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To get the most from the limited practice time available to baseball coaches, it is important to teach the game to multiple players as efficiently as possible. This team fielding drill works for that, as well as being a great warm-up drill for beginning of practice. The following fielding drill teaches ready position, fielding position and the crow hop.
team fielding drill
Coaches line the whole team up, arms distance apart, with a ball set down 15 to 20 feet in front of each player. Players begin in a relaxed position, until the coach says ready (1), at which time players get set into ready position, at the coaches "now" command, players approach their ball (2) as with fielding a slow hit ground ball. When players get to the ball, they freeze in ground ball fielding position (3) without picking ball up, at which time coaches check their footwork, ball alignment and glove/hands position. Once coaches are satisfied that each player is set in perfect fielding position, coaches say "now" again, at which time players grab ball, as in fielding with two hands, crow hop (4), and mimic a throw to target.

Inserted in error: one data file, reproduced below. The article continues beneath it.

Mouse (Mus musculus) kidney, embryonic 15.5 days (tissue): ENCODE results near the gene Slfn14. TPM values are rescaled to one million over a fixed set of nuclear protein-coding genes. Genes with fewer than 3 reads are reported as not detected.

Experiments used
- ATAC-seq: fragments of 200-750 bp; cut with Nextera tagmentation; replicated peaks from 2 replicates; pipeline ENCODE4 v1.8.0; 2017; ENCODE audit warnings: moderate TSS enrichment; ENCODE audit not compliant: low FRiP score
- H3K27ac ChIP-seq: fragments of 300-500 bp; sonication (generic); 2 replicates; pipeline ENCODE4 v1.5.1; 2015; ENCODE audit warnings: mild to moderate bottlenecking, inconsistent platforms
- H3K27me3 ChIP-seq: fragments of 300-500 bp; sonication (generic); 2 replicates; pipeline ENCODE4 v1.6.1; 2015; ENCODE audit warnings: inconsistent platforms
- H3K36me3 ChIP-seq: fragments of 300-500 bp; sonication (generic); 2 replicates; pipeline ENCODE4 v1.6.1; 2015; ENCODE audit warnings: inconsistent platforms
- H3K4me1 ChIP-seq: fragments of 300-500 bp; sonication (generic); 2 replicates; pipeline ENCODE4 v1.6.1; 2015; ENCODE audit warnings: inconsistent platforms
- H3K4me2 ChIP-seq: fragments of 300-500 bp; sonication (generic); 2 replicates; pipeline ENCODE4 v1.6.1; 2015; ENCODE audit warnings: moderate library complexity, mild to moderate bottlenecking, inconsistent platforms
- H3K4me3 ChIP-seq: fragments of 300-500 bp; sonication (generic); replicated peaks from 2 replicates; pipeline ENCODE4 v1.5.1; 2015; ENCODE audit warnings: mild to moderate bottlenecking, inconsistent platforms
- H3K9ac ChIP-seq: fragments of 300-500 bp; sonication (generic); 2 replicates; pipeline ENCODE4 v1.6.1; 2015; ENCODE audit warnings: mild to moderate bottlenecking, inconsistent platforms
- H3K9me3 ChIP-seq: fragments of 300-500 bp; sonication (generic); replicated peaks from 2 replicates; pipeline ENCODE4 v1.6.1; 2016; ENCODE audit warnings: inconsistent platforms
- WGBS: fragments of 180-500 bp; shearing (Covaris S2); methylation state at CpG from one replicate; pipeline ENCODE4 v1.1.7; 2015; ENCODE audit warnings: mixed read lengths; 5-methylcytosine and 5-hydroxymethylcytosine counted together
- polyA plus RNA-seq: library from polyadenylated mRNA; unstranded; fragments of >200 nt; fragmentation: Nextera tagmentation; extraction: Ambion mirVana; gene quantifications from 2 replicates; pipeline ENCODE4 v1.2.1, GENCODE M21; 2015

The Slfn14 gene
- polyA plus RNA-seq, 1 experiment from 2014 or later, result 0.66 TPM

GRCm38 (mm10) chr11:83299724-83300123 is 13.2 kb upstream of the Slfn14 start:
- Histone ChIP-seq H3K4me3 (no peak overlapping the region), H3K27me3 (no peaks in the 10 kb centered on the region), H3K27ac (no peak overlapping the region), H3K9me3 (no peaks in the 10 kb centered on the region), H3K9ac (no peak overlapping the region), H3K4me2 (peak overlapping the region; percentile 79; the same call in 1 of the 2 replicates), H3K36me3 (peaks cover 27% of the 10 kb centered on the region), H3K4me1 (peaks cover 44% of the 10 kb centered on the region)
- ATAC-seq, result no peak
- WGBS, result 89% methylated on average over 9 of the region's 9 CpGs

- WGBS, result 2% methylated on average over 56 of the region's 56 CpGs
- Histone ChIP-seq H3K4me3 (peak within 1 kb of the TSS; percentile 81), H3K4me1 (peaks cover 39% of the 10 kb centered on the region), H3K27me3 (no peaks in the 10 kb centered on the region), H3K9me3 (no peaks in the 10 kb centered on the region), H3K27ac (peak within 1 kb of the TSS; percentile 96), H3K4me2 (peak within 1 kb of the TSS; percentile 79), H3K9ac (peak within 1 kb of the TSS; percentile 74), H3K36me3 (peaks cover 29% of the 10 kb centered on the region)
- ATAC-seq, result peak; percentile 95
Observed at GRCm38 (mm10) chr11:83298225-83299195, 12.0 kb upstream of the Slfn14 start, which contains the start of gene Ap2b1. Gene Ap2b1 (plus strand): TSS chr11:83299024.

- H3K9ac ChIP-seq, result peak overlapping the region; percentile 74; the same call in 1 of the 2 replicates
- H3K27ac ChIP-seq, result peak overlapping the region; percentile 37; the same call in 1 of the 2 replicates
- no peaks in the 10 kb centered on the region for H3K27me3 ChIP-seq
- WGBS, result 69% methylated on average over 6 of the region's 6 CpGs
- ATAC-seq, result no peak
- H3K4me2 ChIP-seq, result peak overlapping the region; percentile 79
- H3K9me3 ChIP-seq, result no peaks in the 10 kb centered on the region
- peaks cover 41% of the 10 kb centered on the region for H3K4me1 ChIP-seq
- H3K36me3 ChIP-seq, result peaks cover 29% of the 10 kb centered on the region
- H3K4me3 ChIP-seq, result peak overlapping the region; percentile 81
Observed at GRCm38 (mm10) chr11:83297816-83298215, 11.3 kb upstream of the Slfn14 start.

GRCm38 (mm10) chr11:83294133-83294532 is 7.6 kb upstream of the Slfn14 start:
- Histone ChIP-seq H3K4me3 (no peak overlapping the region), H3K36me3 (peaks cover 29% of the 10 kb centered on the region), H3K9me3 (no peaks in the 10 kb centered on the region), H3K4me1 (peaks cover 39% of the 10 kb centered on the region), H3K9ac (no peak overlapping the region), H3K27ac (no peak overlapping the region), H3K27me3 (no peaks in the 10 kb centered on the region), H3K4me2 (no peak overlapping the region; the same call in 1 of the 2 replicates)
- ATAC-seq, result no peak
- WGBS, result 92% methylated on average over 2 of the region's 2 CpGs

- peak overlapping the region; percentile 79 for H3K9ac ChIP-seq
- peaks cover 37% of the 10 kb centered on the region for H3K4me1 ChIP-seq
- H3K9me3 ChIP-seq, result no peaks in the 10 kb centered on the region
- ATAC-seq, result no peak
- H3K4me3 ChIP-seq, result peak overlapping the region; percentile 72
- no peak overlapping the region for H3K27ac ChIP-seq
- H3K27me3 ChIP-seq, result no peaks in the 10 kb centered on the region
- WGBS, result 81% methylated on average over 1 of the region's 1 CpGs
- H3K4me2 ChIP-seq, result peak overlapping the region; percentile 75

Coaches have players go back and do it again. Of course, when there is room available, coaches can set balls to players' left and right sides, working on approaching balls off to the side, as well as backhand and forearm plays, having players freeze in correct fielding position, before picking ball up to throw with the correct footwork.
Once again, this team fielding drill a great way to teach ready position, a low approach to ball, ball alignment, fielding position, and the crow hop. Having players continue this team fielding drill until all players do it to the coach's satisfaction is good.
After playing major league baseball, Jack Perconte has taught baseball and softball since 1988 and offered valuable coaching training too. He has helped numerous youth players reach their potential, as well as having helped parents and coaches navigate their way through the challenging world of youth sports. Jack is one of the leading authorities in the areas of youth baseball training and coaching training advice.All Jack Perconte articles are used with copyright permission.
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